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Cochrane Database Syst Rev. 2010 Jan 20;(1):CD004060. doi: 10.1002/14651858.CD004060.pub2.

Treatment for Barrett's oesophagus.

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MRC Cancer Cell Unit, Hutchison/MRC Research Centre, Hills Road, Cambridge, UK, CB22 2XZ.



Treatments for Barrett's oesophagus, the precursor lesion of adenocarcinoma, are available but whether these therapies effectively prevent the development of adenocarcinoma, and in some cases eradicate the Barrett's oesophagus segment, remains unclear.


To summarise, quantify and compare the efficacy of pharmacological, surgical and endoscopic treatments for the eradication of dysplastic and non-dysplastic Barrett's oesophagus and prevention of these states from progression to adenocarcinoma.


We searched CENTRAL (The Cochrane Library 2004, issue 4), MEDLINE (1966 to June 2008) and EMBASE (1980 to June 2008).


Randomised controlled trials (RCTs) comparing medical, endoscopic or non-resectional surgical treatments for Barrett's oesophagus. The primary outcome measures were complete eradication of Barrett's and dysplasia at 12 months, and reduction in the number of patients progressing to cancer at five years or latest time point.


Three authors independently extracted data and assessed the quality of the trials included in the analysis.


Sixteen studies, including 1074 patients, were included. The mean number of participants in the studies was small (n = 49; range 8 to 208). Most studies did not report on the primary outcomes. Medical and surgical interventions to reduce symptoms and sequelae of gastro-oesophageal reflux disease (GORD) did not induce significant eradication of Barrett's oesophagus or dysplasia. Endoscopic therapies (photodynamic therapy (PDT with aminolevulinic acid or porfimer sodium), argon plasma coagulation (APC) and radiofrequency ablation (RFA)) all induced regression of Barrett's oesophagus and dysplasia. The data for photodynamic therapy were heterogeneous with a mean eradication rate of 51% for Barrett's oesophagus and between 56% and 100% for dysplasia, depending on the treatment regimens. The variation in photodynamic therapy eradication rates for dysplasia was dependent on the drug, source and dose of light. Radiofrequency ablation resulted in eradication rates of 82% and 94% for Barrett's oesophagus and dysplasia respectively, compared to a sham treatment. Endoscopic treatments were generally well tolerated, however all were associated with some buried glands, particularly following argon plasma coagulation and photodynamic therapy, as well as photosensitivity and strictures induced by porfimer sodium based photodynamic therapy in particular.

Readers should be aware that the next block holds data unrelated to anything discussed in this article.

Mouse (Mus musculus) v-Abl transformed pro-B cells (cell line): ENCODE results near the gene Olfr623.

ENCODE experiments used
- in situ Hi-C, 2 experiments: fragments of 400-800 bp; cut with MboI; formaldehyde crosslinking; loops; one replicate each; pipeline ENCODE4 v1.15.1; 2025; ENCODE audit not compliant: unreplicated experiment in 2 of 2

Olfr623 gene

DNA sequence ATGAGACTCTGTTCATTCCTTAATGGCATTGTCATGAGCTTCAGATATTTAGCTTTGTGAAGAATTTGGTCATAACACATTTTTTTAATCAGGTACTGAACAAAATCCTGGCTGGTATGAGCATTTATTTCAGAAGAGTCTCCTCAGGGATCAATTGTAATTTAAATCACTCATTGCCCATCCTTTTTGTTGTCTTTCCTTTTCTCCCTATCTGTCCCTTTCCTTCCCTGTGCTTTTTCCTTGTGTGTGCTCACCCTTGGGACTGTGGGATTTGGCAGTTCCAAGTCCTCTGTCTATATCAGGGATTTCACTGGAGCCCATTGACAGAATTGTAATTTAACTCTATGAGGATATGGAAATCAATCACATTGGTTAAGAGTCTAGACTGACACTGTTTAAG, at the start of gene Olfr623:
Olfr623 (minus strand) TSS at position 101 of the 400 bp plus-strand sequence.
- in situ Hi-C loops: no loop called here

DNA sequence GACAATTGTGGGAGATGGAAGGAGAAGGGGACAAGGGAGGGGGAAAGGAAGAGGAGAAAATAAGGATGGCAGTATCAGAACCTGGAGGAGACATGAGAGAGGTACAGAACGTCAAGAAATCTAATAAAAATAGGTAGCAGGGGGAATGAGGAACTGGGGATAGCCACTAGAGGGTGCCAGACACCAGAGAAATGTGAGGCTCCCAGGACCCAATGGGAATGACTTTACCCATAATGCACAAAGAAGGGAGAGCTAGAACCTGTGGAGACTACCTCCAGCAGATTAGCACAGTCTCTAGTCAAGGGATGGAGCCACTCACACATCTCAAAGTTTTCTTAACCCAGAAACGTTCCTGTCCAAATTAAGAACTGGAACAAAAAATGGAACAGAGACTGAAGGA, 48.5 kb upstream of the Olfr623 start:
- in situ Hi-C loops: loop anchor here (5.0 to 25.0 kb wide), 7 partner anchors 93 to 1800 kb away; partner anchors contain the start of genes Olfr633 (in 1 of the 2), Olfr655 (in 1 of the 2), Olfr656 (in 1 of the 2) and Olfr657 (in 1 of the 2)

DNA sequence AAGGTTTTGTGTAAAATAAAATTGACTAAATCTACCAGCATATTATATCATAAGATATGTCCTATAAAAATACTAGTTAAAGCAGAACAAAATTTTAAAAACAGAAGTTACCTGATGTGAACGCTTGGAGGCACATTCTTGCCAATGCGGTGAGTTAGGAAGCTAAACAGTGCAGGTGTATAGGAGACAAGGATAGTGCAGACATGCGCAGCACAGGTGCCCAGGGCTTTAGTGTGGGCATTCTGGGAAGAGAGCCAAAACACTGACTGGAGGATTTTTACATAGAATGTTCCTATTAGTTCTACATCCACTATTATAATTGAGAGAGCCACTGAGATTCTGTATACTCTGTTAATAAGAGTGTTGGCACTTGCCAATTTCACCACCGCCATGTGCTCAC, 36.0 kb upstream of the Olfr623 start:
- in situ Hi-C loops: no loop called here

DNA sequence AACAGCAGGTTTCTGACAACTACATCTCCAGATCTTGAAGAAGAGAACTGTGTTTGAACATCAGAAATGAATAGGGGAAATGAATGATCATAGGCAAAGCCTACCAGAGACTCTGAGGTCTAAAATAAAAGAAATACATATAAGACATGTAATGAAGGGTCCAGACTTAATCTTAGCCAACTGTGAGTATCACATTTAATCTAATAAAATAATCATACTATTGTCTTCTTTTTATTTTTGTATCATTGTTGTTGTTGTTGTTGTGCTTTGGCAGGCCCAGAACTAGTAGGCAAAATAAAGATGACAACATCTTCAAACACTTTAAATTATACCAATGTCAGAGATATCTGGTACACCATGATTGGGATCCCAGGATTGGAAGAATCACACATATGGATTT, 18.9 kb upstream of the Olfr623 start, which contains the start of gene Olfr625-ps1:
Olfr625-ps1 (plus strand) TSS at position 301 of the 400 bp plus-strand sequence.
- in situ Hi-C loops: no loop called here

Despite their failure to eradicate Barrett's oesophagus, the role of medical and surgical interventions to reduce the troubling symptoms and sequelae of GORD is not questioned. Whether therapies for GORD reduce the cancer risk is not yet known. Ablative therapies have an increasing role in the management of dysplasia within Barrett's and current data would favour the use of radiofrequency ablation compared with photodynamic therapy. Radiofrequency ablation has been shown to yield significantly fewer complications than photodynamic therapy and is very efficacious at eradicating both dysplasia and Barrett's itself. However, long-term follow-up data are still needed before radiofrequency ablation can be used in routine clinical care without the need for very careful post-treatment surveillance. More clinical trial data and in particular randomised controlled trials are required to assess whether or not the cancer risk is reduced in routine clinical practice.

[Indexed for MEDLINE]

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